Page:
The key to OBJ’s know-how is the use of physical science (magnetics) rather than chemistry to achieve this aim.

The science – “complex 3D magnetic fields produced by low-cost microarrays or powered magnetic inductors” – baffles your columnist and, we suspect, most investors.

But all punters really need to know is that Procter & Gamble, the world’s biggest maker of skin cosmetics, already uses OBJ’s technology in its Olay and SK-II brands.

P&G launched a magnetic eye wand in Japan, China and other South East Asian markets in March. The key claim that the wand will deliver “younger more beautiful” is a tad difficult to prove clinically, even by the Ponds Institute.

But we guess it can’t be disproved either and the real point is the wands walked off the shelves.

P&G has since launched a whole-of-face variant called the SK-II Magnetic Booster and an overnight face cream called Magnemask.

While anything to do with maintaining ageless beauty implies chirping cash registers, OBJ’s greater fortunes could lie with a product called Bodyguard that is in clinical programs.

A wearable patch delivering non-drug pain relief directly to an injury, Bodyguard is touted as being more effective than orally delivered drugs.

Meanwhile, OBJ shares languish at close to four-year lows. The company earned royalties of $2 million but lost $5.5 million, so no doubt investors are looking for evidence of a prettier bottom line.
Tim Boreham authors The New Criterion

Disclaimer: The companies covered in this article (unless disclosed) are not current clients of Independent Investment Research (IIR). Under no circumstances have there been any inducements or like made by the company mentioned to either IIR or the author. The views here are independent and have no nexus to IIR’s core research offering. The views here are not recommendations and should not be considered as general advice in terms of stock recommendations in the ordinary sense.


The new criterion: MGM Wireless and HUB24

Monday, October 23, 2017

By Tim Boreham

MGM Wireless (MWR)

With a mere 9.5 million shares on issue, the schools communication specialist can’t be accused of recklessly diluting investors with serial capital raisings.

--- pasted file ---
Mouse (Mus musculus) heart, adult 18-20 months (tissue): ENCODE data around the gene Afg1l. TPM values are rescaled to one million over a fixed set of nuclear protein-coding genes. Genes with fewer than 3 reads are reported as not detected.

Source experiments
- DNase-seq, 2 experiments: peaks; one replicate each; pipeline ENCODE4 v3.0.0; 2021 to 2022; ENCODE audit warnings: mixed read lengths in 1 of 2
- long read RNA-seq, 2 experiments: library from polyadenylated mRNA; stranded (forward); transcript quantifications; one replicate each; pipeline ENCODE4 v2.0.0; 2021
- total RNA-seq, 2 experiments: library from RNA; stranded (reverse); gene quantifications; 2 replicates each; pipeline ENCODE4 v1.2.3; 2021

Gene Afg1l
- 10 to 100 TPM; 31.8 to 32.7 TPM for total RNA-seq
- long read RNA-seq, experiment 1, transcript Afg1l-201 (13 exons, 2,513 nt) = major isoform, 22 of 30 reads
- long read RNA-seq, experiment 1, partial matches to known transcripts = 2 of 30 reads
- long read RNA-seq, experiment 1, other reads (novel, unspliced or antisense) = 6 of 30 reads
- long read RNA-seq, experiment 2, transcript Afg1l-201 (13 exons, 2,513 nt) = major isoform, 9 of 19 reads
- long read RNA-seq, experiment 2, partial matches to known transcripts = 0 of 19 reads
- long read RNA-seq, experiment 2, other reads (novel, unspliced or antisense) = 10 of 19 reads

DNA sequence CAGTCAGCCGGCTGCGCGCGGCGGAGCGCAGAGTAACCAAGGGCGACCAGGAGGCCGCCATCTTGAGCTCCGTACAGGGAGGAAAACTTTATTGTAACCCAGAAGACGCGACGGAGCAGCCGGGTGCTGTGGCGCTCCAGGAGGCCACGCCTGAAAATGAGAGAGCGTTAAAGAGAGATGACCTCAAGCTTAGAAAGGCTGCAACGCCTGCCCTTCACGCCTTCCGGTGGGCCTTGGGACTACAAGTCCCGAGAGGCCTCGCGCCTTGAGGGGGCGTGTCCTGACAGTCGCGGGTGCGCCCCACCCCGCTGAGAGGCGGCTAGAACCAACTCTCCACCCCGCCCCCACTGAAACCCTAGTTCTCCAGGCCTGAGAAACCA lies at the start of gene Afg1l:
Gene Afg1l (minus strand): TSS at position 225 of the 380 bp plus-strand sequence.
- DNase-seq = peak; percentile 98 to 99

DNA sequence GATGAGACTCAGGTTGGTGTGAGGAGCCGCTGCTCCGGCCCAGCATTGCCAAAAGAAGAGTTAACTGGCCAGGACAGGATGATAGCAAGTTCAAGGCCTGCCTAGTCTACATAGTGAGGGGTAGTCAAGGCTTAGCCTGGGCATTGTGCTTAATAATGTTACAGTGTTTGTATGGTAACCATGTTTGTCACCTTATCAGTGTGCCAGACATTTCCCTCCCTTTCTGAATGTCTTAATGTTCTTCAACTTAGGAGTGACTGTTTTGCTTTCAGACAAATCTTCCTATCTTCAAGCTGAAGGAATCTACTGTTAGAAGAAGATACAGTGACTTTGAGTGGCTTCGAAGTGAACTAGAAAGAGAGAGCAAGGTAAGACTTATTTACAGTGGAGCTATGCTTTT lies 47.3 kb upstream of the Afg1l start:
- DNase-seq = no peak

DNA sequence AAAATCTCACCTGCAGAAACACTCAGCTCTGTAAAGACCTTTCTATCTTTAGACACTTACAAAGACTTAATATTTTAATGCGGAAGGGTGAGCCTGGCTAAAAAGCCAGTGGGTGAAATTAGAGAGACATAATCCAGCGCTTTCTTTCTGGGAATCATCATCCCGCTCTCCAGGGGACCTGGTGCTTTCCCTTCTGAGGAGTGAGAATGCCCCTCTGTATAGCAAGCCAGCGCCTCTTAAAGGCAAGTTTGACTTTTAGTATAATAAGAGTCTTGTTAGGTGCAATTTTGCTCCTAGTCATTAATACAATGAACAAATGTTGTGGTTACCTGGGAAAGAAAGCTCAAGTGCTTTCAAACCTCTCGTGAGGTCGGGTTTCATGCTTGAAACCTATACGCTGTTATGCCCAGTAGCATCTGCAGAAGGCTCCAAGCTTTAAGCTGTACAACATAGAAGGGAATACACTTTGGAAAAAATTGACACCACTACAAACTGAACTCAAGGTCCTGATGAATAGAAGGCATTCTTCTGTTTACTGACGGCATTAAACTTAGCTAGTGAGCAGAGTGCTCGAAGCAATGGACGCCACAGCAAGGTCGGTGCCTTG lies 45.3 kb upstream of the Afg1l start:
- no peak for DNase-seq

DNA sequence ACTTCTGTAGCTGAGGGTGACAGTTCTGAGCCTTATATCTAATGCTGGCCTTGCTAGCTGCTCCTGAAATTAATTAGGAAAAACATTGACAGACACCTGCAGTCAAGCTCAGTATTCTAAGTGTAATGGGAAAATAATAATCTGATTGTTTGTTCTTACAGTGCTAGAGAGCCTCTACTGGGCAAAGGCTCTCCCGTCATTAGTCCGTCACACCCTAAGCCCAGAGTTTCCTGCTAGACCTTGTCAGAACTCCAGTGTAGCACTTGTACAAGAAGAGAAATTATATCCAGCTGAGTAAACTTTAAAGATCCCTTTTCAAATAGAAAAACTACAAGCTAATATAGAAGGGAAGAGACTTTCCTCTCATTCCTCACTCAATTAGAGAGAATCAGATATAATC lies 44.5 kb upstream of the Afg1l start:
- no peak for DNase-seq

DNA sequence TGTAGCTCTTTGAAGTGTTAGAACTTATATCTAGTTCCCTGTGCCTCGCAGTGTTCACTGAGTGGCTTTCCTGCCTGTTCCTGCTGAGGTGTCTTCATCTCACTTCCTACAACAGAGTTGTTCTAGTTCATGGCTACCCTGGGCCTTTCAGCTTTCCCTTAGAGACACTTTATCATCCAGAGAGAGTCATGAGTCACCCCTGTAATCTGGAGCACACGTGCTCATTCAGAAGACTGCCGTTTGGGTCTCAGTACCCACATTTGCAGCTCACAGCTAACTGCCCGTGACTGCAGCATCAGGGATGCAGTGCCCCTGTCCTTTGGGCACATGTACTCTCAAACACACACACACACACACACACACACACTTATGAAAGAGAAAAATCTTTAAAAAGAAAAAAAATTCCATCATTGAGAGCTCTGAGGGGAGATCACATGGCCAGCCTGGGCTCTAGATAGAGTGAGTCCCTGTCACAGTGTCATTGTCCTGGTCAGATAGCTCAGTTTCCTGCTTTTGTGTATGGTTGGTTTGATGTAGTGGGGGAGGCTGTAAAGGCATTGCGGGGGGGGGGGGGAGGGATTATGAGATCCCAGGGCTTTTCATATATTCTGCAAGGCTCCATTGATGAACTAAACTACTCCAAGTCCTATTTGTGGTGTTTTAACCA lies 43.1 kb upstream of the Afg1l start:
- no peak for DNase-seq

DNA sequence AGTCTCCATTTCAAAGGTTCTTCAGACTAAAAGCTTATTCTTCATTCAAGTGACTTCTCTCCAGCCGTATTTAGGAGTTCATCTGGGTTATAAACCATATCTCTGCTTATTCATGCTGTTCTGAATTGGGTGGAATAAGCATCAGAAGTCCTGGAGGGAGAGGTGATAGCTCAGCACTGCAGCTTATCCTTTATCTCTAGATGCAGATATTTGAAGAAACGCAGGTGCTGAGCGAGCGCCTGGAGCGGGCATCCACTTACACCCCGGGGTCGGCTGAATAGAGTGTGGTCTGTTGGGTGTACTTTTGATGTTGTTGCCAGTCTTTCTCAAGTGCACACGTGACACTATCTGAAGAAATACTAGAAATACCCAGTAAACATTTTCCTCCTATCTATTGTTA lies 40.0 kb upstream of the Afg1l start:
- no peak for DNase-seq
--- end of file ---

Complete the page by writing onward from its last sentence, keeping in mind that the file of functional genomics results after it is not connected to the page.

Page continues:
Given that, we’ll excuse the Adelaide-based minnow for passing the hat around for $380,000 in its first raising in a decade.

The one-for-eight rights offer will fund marketing of MGM’s new-age product: a phone watch for primary aged kids called Spacetalk.

The watches, which run off Telstra’s 3G network, allow calls and messaging between the child and 20 trusted contacts. While they require a Sim card, they don’t require a separate mobile phone.

Unusually, the software and hardware was developed in-house by the Adelaide-based MGM, at a cost of a mere $800,000. “A lot of people don’t believe me,” says MGM CEO Mark Fortunatow.

The ‘wearable’ is a logical extension of MGM’s existing suite of SMS school attendance management tools to monitor absenteeism and locate the miscreants before they have too good a time.

Criterion’s initial take on the Spacetalks is that no-one will buy the $349 devices because kids already have a communication device called a smart phone.

As it happens, MGM is targeting the 4-12 year old cohort – 2.1 million urchins in all -- whose parents have yet to succumb to pestering about how every other kid has an iPhone 8 (or whatever version we’re up to).

Fortunatow is circumspect about how many Spacetalks MGM is likely to sell, but its scenarios are based on an annual market of 10,000 to 20,000 watches.

Selling 15,000 – let’s take the midpoint -- would boost MGM’s revenue by $5.2 million and we’re talking about a company that turned over $2.5 million in 2016-17.

“There is a market for these devices but no-one knows how big it is or how quickly it will grow,” Fortunatow says.

Unapproved Chinese and South Korean devices are available on the grey market, but are useless outside of city areas.